Simplicity is the ultimate sophistication.

I used to have this da Vinci quote on my wall at work – it fell-off some time ago (the result of tired Blu-tac and overactive hospital heating systems). I love this idea as it relates to a core concept to which I aspire – specifically, hacking away the unessential, removing the ego, refining the solution – focusing on what is important and moving forward in the most efficient and effective way.

Last night, in conversation at a family celebration, I was explaining Teal and the work relating to our Wellbeing* Teams in Lytham-St Anne’s and soon in Doncaster.

I realised that explaining what we are doing is relatively straightforward – developing self-managing teams of wellbeing* workers who will support the autonomy and independence of likely (to start with at least), older people.

Connecting and working with others, forming bonds and connections within the team, the family and community, linking individuals to facilitate independence and growth, rather than the current model of dependency, stop-start transaction, zero-hours contracts, and, minimum-wage employment.

Explaining why we were doing this was also easy – from a purely human perspective – the concept that people working with others, outside of the classical mess that is our current health and social care structure, seeing people, and particularly those who are older as individuals with abilities, insights and interests, and, engaging collaboratively with others who share a similar love of life and insight into the benefits of togetherness is straightforward.

The tricky part was the how – the direct answer that you might find in the textbook would be, ‘Utilising Teal Principles based on Laloux’s Research’ – translating this into plain English, is more complicated and it is this aspect of the work that needs to be unravelled, for without the modus being apparent, it is difficult to achieve buy-in, even from those who share our values and aspirations.

We are so indoctrinated into the mind-set of hierarchy, traditional organisational structure – orders, command, supply and demand, target and competition – Orange in Laloux’s model, that to think differently is not straightforward, it challenges our perceptions. To see the possibilities within a different way of work, a different way of achieving better than we could have dreamed with less pain and energy expenditure, this is beyond refinement – it is transformation in how we see and interact with the world, if not revolution, evolution.

Within Teal, the principles that drive the philosophy – self-managing teams, evolutionary purpose and whole person can become unwieldy at first, when the bridge across our present to the future has yet to be tested.

‘How can people manage themselves?’ – ‘How do you know if they are working hard enough,’ ‘What if they don’t match up to your expectations or the hopes of others,’ ‘Will not one disengaged person in the team risk toppling the entire structure,’ and so on – there are countless permutations of challenge, iterations of risk and fear that stem from our Orange World experience.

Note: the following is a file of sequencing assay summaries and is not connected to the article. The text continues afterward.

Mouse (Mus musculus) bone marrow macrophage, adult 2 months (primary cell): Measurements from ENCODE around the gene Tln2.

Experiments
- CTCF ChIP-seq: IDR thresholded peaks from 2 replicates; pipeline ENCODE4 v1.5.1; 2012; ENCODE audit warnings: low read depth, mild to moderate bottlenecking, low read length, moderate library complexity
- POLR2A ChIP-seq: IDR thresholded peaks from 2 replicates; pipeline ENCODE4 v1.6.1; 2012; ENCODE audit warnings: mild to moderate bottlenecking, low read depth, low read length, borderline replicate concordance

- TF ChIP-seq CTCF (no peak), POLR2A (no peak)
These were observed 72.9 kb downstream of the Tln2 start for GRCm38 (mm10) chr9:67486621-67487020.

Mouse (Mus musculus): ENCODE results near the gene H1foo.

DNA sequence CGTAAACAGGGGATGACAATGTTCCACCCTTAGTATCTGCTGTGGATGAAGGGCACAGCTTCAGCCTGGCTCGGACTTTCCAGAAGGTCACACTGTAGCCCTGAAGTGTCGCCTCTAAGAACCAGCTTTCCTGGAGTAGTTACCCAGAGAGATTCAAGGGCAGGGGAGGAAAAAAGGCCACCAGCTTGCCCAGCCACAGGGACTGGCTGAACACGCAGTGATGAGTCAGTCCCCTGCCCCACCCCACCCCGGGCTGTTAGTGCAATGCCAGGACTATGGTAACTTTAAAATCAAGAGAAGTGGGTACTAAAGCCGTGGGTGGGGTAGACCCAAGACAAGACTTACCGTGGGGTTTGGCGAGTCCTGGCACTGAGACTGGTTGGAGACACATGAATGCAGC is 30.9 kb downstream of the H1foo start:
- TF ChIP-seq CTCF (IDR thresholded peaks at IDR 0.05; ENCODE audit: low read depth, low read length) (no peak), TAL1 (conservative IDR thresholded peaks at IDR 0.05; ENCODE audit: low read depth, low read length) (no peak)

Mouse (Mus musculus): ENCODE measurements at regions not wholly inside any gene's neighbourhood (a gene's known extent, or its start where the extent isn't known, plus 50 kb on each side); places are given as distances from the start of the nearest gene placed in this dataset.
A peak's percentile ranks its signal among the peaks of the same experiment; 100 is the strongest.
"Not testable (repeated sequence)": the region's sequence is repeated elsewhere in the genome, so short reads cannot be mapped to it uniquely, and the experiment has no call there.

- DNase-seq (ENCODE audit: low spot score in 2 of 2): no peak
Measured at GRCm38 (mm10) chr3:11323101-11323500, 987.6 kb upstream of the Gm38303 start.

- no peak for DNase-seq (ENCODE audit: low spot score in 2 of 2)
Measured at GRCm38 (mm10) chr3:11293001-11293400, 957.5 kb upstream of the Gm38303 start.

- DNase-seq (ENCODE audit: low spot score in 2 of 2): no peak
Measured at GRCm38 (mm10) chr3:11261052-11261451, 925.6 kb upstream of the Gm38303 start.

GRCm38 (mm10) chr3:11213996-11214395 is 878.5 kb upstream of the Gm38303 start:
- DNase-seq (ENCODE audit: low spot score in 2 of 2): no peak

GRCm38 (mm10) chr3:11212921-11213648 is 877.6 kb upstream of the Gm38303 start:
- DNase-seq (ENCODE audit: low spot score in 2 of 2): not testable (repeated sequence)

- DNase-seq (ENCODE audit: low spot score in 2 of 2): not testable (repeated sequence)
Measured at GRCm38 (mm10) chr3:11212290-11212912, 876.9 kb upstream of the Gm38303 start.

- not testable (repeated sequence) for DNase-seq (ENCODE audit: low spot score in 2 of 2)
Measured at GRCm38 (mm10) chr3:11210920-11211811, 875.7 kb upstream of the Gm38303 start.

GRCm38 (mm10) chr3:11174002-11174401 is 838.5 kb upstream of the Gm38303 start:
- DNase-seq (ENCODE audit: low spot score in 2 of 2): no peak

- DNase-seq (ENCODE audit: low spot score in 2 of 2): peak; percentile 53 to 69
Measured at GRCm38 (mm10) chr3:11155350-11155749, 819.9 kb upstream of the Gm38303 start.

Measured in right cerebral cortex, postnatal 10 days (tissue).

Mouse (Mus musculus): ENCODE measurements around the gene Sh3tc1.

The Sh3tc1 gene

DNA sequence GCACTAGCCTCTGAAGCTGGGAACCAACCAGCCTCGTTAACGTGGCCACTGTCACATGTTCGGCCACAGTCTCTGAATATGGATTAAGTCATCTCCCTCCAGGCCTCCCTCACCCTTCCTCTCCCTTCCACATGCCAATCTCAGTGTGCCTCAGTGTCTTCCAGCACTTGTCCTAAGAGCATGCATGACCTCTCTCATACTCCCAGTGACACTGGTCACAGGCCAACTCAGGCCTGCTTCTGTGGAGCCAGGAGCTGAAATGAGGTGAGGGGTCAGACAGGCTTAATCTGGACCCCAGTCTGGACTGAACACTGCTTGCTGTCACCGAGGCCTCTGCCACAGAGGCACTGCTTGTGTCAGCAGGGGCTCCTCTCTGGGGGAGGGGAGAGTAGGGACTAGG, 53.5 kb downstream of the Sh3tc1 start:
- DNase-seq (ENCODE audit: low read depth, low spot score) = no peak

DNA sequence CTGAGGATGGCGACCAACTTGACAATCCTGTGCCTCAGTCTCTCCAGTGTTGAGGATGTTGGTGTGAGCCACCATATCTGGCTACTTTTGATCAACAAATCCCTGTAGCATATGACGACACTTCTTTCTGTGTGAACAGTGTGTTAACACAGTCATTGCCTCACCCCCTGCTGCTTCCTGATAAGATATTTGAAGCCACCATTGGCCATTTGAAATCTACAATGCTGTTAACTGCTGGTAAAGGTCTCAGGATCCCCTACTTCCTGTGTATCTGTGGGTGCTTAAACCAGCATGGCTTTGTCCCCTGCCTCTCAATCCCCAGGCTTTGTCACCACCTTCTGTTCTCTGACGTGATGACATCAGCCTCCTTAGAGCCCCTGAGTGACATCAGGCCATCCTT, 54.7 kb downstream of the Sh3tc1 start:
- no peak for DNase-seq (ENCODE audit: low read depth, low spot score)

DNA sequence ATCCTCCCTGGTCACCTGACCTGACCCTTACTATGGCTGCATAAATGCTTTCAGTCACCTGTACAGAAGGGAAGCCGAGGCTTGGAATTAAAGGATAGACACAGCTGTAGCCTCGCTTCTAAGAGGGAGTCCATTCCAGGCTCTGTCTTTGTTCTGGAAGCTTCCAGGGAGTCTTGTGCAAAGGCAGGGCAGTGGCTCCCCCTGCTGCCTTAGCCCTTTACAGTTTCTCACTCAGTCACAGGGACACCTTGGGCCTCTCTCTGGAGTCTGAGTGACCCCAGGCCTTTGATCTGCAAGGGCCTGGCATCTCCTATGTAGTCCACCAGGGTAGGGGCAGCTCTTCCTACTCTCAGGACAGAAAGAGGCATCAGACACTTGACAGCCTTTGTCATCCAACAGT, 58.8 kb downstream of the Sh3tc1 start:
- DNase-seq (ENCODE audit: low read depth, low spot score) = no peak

Providing examples of situations in which self-managing teams have survived, thrived and grown, in which our inherent competence and trustworthiness have delivered results or outcomes which exceed those of the Old-World is often not enough. Cracking the model reinforced day after day, in tired hospitals, schools, shops and companies; the codes, uniforms, rules and regulations that constrain rather than facilitate – straight-jacket policies which drive the organisations like a Victorian engine, consuming aspiration.

I think the key to growing and expanding Teal is iteration and time – presenting the ideas to people in different ways, through differing media, reviewing, revising, describing the possibilities and the reality, demonstrating to the disbelieving that the path they have followed is optional – we, people, are endlessly creative, hard-working and resourceful, we are reliable, dependable and enthusiastic, but, only if we are provided the correct environment, one that allows us to be ourselves.

The concepts of evolutionary purpose and whole self are a further unravelling of the Teal model that explain the how, these also need careful working and, delivery that simplifies, not complicates, that navigates the prevailing attitudes of all that we have been told since our earliest days at school.

As Ken Robinson describes in his TED talk – 21st Century schools are still run on a system predicated on the Victorian workhouse; neat rows with the teacher – aka supervisor overseeing learning and structure, the bell ringing to signal the start and finish of whatever compartmentalised aspect of education is next in line.

So too our work, and likely, our relationships and ways in which we engage with one another, much of which is not necessarily consistent with an individual’s preference, ability or aspiration; we are ruled by the clock and the work-schedule – our connection with sunrise and sunset is fractured; somnambulists, the work week drains instead of replenishes us.

Let us therefore not underestimate the enormity of our task, how far we have to travel, and likely for those of us who think we ‘get it’ who think we have found the path. This is a journey that connects with life and growth – it doesn’t end.

 

* I don’t think there is yet a standard to describe our teams – are they Wellbeing, Well being, Well-being, well being, wellbeing or well-being; I appreciate this is semantics – I also know that the inconsistency infuriates some people (particularly my brother Nigel) – sorry; I am sure we will agree on something soon.

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